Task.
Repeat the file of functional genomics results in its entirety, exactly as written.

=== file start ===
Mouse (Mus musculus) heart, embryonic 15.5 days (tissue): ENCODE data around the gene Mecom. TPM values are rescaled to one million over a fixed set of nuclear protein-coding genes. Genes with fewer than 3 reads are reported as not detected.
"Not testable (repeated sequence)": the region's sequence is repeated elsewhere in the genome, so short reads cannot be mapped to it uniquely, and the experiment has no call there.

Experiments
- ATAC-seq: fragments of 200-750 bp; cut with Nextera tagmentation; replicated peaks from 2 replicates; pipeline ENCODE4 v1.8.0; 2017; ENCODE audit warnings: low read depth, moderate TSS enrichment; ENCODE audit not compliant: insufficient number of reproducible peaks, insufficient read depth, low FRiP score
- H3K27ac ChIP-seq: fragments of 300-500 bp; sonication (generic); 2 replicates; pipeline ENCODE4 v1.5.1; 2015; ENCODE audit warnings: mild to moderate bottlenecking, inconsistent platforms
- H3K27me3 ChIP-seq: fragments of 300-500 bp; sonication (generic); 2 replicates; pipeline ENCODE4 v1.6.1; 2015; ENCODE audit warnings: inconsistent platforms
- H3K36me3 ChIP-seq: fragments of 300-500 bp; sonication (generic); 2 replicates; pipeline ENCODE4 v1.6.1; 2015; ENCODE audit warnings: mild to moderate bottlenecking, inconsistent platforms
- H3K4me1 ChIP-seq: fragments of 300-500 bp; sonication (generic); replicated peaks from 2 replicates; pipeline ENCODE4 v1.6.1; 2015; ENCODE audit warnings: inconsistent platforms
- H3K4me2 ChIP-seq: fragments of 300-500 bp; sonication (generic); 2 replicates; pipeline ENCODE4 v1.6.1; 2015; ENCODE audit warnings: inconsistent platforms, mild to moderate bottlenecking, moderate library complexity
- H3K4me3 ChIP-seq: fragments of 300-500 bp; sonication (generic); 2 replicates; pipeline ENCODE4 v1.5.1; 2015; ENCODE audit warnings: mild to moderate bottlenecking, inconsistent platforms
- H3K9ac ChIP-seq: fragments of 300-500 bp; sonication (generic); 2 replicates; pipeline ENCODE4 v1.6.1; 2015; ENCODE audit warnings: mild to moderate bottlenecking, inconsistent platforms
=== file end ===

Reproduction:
Mouse (Mus musculus) heart, embryonic 15.5 days (tissue): ENCODE data around the gene Mecom. TPM values are rescaled to one million over a fixed set of nuclear protein-coding genes. Genes with fewer than 3 reads are reported as not detected.
"Not testable (repeated sequence)": the region's sequence is repeated elsewhere in the genome, so short reads cannot be mapped to it uniquely, and the experiment has no call there.

Experiments
- ATAC-seq: fragments of 200-750 bp; cut with Nextera tagmentation; replicated peaks from 2 replicates; pipeline ENCODE4 v1.8.0; 2017; ENCODE audit warnings: low read depth, moderate TSS enrichment; ENCODE audit not compliant: insufficient number of reproducible peaks, insufficient read depth, low FRiP score
- H3K27ac ChIP-seq: fragments of 300-500 bp; sonication (generic); 2 replicates; pipeline ENCODE4 v1.5.1; 2015; ENCODE audit warnings: mild to moderate bottlenecking, inconsistent platforms
- H3K27me3 ChIP-seq: fragments of 300-500 bp; sonication (generic); 2 replicates; pipeline ENCODE4 v1.6.1; 2015; ENCODE audit warnings: inconsistent platforms
- H3K36me3 ChIP-seq: fragments of 300-500 bp; sonication (generic); 2 replicates; pipeline ENCODE4 v1.6.1; 2015; ENCODE audit warnings: mild to moderate bottlenecking, inconsistent platforms
- H3K4me1 ChIP-seq: fragments of 300-500 bp; sonication (generic); replicated peaks from 2 replicates; pipeline ENCODE4 v1.6.1; 2015; ENCODE audit warnings: inconsistent platforms
- H3K4me2 ChIP-seq: fragments of 300-500 bp; sonication (generic); 2 replicates; pipeline ENCODE4 v1.6.1; 2015; ENCODE audit warnings: inconsistent platforms, mild to moderate bottlenecking, moderate library complexity
- H3K4me3 ChIP-seq: fragments of 300-500 bp; sonication (generic); 2 replicates; pipeline ENCODE4 v1.5.1; 2015; ENCODE audit warnings: mild to moderate bottlenecking, inconsistent platforms
- H3K9ac ChIP-seq: fragments of 300-500 bp; sonication (generic); 2 replicates; pipeline ENCODE4 v1.6.1; 2015; ENCODE audit warnings: mild to moderate bottlenecking, inconsistent platforms